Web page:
By 1966, The Beatles were tired of touring and the quality of their musicianship had deteriorated. During a performance in Japan, their audience was polite and restrained. The Fab Four could hear their own voices as they performed, a rareity. In their opinion, their skills had deteriorated and something had to be done about that –for their own satisfaction.
They returned to England and everyone took a three month break. George Harrison went to India to study the sitar with Ravi Shankar. Paul McCartney collaborated with record producer George Martin (pictured below) on the soundtrack for a film. John Lennon acted in a film (“How I Won the War”) and attended art showings –where he met Yoko Ono. Ringo Starr spent time with his wife (Maureen) and son (Zak). The decision was made to take an unlimited amount of time and spend an almost unlimited amount of money to see what they could accomplish. The result was an album: Sgt. Pepper’s Lonely Hearts Club Band.
They and Mr. Martin worked on their project from November 24, 1966 to April 21, 1967. In May, their record was released in the UK. In June, it was released in the USA. By December 31, 1967, the album had sold 2,360,423 copies in the United States alone.
The more you know about how Sgt. Pepper was made, the more you can appreciate the creativity of the Beatles, George Martin, and the studio staff. For example, four-track recording equipment was used. Techniques utilized included: automatic double tracking, varispeeding, and a lot of other stuff I don’t understand. Plus the four Beatles played a wide variety of instruments (eg, McCartney, in addition to his guitar, played a grand piano and a Lowery organ). To sum up: if Sgt. Pepper sounded unique, there were many reasons why.
In time and money, what was the cost? Estimates indicated the Beatles spent 700 hours to create the album, “more than 30 times necessary to make their first album.” The financial cost of their first album was 400 pounds. Sgt. Pepper cost 25,000 pounds. The songs’ lyrics were printed, in full, on the back cover –the first time it had been done on a rock album. The final cost of the art on the album cover was almost 3,000 pounds. Typically, it cost about 50 pounds. Creativity, it seems, was neither quick nor inexpensive.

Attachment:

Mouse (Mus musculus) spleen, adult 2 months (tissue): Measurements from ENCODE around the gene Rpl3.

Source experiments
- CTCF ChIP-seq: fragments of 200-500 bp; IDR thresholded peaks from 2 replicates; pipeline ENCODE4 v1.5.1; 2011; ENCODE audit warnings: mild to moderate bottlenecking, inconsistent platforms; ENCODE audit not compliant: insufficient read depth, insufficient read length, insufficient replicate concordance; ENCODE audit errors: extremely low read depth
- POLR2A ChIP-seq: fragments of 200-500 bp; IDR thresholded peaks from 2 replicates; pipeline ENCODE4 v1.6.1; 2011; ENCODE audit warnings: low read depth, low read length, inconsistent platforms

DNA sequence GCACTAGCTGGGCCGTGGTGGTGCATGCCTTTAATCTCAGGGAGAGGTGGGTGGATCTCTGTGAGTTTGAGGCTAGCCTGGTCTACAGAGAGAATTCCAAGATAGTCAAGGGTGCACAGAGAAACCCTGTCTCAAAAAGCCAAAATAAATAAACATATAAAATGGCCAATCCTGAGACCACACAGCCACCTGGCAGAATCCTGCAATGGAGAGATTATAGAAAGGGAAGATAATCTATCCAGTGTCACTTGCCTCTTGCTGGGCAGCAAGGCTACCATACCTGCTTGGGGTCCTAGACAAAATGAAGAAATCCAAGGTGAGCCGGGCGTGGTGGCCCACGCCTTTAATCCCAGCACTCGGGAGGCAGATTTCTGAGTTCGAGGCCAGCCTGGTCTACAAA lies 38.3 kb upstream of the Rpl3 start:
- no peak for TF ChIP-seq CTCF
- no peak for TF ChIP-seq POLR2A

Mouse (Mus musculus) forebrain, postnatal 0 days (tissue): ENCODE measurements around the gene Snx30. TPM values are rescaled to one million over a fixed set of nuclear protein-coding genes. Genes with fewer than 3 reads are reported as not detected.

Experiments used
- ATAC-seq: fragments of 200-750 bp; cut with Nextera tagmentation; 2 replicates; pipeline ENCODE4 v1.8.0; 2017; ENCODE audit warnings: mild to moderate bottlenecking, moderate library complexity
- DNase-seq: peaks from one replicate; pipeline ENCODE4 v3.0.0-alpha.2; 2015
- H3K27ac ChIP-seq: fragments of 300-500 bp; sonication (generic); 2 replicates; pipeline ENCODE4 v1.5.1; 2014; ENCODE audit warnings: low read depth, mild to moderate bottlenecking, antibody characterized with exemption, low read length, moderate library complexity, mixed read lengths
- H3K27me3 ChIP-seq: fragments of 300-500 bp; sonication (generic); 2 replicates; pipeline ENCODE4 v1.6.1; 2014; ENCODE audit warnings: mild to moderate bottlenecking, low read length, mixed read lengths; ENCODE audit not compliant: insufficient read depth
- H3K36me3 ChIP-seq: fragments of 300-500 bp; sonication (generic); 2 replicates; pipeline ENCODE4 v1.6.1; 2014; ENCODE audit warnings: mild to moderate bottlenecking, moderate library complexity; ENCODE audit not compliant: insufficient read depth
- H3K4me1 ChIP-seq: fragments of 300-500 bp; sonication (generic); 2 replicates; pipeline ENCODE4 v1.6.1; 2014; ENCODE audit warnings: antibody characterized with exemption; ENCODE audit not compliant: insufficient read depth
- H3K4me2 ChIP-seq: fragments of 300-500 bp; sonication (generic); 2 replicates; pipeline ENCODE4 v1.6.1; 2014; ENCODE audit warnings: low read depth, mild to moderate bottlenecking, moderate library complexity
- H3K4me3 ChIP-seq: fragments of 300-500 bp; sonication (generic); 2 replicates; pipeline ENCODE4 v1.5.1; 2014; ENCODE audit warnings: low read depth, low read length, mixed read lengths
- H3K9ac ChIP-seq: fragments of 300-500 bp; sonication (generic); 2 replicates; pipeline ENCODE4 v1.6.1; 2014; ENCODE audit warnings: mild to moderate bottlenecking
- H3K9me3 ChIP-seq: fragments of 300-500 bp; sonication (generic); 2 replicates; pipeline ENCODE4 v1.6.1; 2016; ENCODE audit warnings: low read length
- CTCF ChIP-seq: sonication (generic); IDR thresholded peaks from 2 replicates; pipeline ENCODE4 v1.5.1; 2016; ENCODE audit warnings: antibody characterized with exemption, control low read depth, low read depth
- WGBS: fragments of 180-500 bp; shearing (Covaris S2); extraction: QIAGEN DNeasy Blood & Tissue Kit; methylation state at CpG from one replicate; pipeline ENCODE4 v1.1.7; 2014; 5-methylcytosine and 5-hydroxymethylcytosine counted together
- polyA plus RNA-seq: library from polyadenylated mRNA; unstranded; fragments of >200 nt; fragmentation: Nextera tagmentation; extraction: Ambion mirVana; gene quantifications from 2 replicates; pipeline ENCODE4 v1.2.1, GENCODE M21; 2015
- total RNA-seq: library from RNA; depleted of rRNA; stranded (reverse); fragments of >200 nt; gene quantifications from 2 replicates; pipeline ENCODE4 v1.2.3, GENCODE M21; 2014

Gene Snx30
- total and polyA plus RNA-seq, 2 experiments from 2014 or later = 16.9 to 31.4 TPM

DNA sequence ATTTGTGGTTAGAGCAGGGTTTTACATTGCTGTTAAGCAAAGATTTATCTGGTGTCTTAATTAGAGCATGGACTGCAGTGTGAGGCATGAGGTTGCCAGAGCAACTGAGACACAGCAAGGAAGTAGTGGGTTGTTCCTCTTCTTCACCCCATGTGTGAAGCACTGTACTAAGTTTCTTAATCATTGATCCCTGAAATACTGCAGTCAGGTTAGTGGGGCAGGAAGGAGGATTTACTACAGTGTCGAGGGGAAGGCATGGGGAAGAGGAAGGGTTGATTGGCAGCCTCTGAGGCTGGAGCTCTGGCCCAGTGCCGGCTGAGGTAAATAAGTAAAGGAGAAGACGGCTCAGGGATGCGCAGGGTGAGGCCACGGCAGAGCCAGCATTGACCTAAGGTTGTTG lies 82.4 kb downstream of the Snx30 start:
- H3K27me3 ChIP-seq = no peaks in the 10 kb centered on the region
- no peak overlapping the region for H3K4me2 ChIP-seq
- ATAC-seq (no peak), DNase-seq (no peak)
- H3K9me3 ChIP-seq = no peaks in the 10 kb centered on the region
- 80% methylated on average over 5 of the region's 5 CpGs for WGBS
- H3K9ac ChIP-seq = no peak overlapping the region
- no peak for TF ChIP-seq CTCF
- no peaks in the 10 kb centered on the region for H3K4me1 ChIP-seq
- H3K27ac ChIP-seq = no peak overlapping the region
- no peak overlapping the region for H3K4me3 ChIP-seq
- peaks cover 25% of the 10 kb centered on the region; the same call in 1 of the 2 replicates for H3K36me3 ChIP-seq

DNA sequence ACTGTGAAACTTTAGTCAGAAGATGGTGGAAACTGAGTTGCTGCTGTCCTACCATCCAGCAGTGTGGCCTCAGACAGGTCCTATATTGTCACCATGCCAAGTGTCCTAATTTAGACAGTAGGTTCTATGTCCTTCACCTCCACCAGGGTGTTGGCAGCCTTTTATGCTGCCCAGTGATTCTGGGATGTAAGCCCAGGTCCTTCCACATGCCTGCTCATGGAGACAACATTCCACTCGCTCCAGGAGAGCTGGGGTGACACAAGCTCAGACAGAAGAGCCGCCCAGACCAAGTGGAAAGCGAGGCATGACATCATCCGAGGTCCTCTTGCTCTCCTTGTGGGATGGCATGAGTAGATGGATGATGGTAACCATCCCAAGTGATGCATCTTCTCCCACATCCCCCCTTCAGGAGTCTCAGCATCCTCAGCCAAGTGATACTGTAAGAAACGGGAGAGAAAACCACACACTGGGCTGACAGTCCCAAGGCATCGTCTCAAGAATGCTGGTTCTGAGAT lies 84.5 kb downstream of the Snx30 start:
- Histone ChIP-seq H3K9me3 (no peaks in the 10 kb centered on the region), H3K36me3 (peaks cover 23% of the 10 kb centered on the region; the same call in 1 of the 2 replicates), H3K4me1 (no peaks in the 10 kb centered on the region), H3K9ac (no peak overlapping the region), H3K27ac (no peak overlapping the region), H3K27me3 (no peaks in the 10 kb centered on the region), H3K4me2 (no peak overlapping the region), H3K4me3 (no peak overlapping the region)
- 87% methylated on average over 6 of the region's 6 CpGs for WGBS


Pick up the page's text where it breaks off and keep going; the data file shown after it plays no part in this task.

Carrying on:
In February, 1967, 2 songs were recorded at Abbey Road Studios: “Strawberry Fields” and “Penny Lane.” They were released as a “double A-side” because of the pressure on George Martin for a “single” recording. Releasing these two songs instead of including them in the coming album, Martin later said was “the biggest mistake of my professional life.”
What were the results of their efforts? American radio stations interrupted their regular scheduling and played Sgt. Pepper non-stop from start to finish. It sold more copies than any previous Beatles album. In 1968, at the Grammy awards, it was chosen Album of the year. For several years after its release, and for the first time in the history of the music industry, sales of albums exceeded sales of single records.
Future honors included: As of 2011, Sgt. Pepper had sold more than 32 million copies worldwide. In 2003, the Library of Congress placed it in the National Recording Registry, honoring it as culturally, historically, or aesthetically significant. Rolling Stone magazine ranked it number One on its list of “5,000 Greatest Albums of All Time. “
Paul McCartney’s opinion of the album 50 years later: “It’s crazy to think that 50 years later we are looking back on this project with such fondness and a little bit of amazement at how four guys, a great producer, and his engineers could make such a lasting piece of art.”
On May 26, 2017, the Sgt. Pepper album was reissued for its 50th anniversary in a variety of formats. It featured a stereo remix produced by Giles Martin, the son of George Martin, who died in 2016.